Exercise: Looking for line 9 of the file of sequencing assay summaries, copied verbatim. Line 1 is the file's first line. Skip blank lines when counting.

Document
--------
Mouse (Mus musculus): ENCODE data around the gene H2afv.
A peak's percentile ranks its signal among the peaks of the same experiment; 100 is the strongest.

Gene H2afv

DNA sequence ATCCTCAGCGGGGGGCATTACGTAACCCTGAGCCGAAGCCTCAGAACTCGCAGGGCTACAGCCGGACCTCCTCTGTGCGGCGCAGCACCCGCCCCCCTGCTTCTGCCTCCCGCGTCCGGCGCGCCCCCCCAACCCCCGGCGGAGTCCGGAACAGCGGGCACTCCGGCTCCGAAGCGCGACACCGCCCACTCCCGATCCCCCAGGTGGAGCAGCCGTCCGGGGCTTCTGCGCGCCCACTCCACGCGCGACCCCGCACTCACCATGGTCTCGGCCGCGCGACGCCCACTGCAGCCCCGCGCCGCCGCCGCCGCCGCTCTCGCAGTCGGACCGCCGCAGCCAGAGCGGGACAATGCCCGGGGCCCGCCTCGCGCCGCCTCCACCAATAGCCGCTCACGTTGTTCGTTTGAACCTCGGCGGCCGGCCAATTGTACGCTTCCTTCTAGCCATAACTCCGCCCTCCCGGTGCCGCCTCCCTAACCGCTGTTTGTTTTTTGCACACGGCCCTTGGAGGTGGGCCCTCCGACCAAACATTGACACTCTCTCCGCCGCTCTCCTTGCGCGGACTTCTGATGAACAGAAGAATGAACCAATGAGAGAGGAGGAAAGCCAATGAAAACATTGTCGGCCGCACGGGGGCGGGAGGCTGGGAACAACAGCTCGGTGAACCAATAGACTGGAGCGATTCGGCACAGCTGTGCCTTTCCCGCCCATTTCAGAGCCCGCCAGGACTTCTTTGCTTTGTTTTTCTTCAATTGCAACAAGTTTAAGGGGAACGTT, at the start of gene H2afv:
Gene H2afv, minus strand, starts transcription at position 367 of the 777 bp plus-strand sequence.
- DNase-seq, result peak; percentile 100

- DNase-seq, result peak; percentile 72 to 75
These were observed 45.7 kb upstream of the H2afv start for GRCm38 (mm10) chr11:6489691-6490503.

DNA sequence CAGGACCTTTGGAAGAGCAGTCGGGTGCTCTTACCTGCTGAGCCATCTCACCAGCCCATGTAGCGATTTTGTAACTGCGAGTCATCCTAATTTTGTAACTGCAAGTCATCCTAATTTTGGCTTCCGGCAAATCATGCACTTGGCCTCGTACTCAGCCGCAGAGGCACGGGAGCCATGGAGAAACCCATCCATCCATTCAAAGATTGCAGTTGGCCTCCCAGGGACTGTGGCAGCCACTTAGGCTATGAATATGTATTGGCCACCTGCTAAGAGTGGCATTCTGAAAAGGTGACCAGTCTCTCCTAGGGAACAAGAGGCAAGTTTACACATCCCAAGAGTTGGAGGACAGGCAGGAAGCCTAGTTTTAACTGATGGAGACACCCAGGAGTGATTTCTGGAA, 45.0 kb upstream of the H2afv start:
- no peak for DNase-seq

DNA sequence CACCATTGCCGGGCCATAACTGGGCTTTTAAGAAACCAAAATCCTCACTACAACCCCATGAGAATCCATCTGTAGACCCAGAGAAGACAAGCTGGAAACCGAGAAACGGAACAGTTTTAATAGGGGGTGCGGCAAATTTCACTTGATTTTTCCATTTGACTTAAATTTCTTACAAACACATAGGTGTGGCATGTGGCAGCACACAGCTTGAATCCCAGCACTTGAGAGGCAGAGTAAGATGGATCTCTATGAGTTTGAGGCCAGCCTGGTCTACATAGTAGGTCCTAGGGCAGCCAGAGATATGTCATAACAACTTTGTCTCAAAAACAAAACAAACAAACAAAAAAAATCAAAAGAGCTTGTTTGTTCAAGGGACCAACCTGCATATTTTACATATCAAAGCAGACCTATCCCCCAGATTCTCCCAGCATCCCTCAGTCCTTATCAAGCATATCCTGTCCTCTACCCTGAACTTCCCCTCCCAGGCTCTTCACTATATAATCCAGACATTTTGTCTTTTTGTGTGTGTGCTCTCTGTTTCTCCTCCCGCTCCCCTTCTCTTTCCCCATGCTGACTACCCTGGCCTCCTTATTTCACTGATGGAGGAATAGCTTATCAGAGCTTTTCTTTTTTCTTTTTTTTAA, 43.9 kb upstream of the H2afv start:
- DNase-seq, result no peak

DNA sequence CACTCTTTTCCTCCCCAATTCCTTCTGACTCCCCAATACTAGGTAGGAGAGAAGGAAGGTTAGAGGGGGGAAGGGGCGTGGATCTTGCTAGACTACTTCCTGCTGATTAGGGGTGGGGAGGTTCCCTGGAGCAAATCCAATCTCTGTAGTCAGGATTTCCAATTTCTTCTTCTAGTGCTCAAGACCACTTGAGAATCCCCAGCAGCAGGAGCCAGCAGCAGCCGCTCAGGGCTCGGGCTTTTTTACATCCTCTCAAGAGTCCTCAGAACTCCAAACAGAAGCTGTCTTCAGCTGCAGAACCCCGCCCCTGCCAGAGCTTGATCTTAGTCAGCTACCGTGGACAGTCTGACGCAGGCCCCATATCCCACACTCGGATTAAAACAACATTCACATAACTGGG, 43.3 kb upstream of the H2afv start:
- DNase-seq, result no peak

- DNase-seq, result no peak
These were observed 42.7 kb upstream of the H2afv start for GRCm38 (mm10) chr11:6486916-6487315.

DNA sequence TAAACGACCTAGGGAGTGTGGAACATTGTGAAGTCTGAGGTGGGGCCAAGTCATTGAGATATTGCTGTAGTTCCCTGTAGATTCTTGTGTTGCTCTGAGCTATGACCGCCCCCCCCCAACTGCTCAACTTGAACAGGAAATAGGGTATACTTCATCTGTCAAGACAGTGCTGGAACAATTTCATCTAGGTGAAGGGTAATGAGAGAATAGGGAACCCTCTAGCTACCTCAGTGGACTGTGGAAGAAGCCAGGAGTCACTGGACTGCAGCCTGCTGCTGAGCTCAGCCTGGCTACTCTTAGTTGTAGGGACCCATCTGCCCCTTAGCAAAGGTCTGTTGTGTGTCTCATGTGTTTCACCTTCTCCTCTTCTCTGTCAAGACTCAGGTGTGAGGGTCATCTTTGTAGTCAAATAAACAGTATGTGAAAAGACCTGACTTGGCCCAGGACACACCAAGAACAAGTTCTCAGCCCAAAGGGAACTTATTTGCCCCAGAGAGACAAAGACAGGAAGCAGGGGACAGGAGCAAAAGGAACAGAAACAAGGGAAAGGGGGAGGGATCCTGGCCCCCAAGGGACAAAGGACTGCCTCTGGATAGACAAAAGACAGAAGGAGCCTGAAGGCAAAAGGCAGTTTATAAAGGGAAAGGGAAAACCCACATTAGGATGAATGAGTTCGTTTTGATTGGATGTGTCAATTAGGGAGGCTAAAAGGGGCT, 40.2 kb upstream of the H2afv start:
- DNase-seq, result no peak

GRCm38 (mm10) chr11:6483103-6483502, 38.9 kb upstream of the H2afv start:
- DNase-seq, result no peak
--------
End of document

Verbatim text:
DNA sequence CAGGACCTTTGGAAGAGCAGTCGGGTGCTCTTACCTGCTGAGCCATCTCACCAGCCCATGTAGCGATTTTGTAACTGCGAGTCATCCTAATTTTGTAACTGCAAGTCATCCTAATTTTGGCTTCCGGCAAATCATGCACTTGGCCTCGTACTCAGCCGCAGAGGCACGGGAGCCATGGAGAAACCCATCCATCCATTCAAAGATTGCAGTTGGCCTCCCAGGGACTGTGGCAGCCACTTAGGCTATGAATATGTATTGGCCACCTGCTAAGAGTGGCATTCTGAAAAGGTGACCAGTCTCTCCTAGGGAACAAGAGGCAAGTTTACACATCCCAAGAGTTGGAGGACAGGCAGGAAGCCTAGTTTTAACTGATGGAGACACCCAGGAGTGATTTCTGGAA, 45.0 kb upstream of the H2afv start: